The Search for a Third Way
Our Own People
Men in Prison
The faster political evolution proceeds, the commoner becomes a sinister mutation in young men and women: polymorphism of the personality. In Japan, we read, it is frequent for a man in his late twenties to have been successively a docile pupil and son, a national-revivalist fanatic, an armored student stamping through the gas clouds for Marx and Mao, a whiteshirted executive soothing the computers of a new electronics corporation. In West Germany, similar quick-changes of the personality can be observed as the authoritarian, libertarian, contemplative, and engaged modes of life are buttoned on, paraded, and then exchanged. The mutation is defensive: what value, it is implicitly asked can consistency of personality have in a century constructed like an evening of ancient music hall?
To the impassioned revolutionaries of the first years after 1917; such adaptability would appear—had they survived—as merely a development of the craft of groveling fostered by fascism and Stalinism. But their own fate, so often inner emigration followed by defection or death, certainly did not suggest that upright consistency was best suited to ensure the survival of the species. Revolution is a trade in which many have their hour, but very few indeed have their decade, and the hour of revolution is also an indiscriminate rallying together of all kinds of rebels whose real part is soon played. For such people, the next twenty years in the Party were bound to be an anticlimax to the few days in which they shook the world. To have mattered and minded in the international Communist movement in 1920 often meant, for those whose allegiance was really to the revolution rather than the Party, death or defection by 1940. Elisabeth Poretsky’s husband, the Soviet agent “Ludwik,” was offered the chance of going back to normal political work after nearly ten years in intelligence. “What Party work?” he asked. “What Party, come to that?”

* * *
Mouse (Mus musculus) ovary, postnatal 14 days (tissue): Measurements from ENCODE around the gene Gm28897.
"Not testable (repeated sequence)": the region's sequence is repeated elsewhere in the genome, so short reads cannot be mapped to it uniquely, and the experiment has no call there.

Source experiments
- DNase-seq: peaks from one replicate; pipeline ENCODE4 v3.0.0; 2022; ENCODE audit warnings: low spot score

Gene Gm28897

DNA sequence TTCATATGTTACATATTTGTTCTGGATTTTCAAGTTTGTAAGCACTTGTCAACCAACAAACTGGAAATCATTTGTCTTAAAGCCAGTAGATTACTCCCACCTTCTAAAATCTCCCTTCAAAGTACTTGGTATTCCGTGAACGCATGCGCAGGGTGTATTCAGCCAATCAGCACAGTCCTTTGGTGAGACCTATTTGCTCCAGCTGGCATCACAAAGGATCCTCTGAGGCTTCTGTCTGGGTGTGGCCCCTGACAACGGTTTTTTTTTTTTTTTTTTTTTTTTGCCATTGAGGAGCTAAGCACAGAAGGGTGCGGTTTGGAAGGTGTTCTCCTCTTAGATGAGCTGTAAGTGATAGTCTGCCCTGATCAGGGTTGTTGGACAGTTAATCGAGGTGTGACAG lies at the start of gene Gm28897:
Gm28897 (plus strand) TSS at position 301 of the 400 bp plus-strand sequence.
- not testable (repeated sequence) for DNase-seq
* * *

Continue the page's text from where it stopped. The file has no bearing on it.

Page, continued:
All three men whose lives are recorded in these books, “Ludwik,” the German Communist Heinz Brandt, and the libertarian revolutionary Victor Serge, succumbed to the centrifugal force of Stalinism and retreated to the West. All refused to play the chameleon, and fought in their various ways for a purification of the revolution which, they believed, they had not abandoned: it was the revolution which had abandoned them and with them, its proper nature.
One day, a historian bored with period controversy will try to discard both their arguments and the reproaches of those who called them traitors by suggesting that a revolutionary may be judged by the intensity of his contribution rather than by its duration. These men would have found such harlequin fatalism about human effort disgusting. They paid hard for their decision to carry on the struggle. Serge lived in poverty and exile until his death in Mexico in 1947. Heinz Brandt was kidnapped back by the East Germans and released only three years later. Ludwik was murdered by NKVD agents in Switzerland, within months of his break with Moscow.
Heinz Brandt, who now…
This article is available to online subscribers only.
Please choose from one of the options below to access this article:
Purchase a print premium subscription (20 issues per year) and also receive online access to all content on nybooks.com.
Purchase an Online Edition subscription and receive full access to all articles published by the Review since 1963.
Purchase a trial Online Edition subscription and receive unlimited access for one week to all the content on nybooks.com.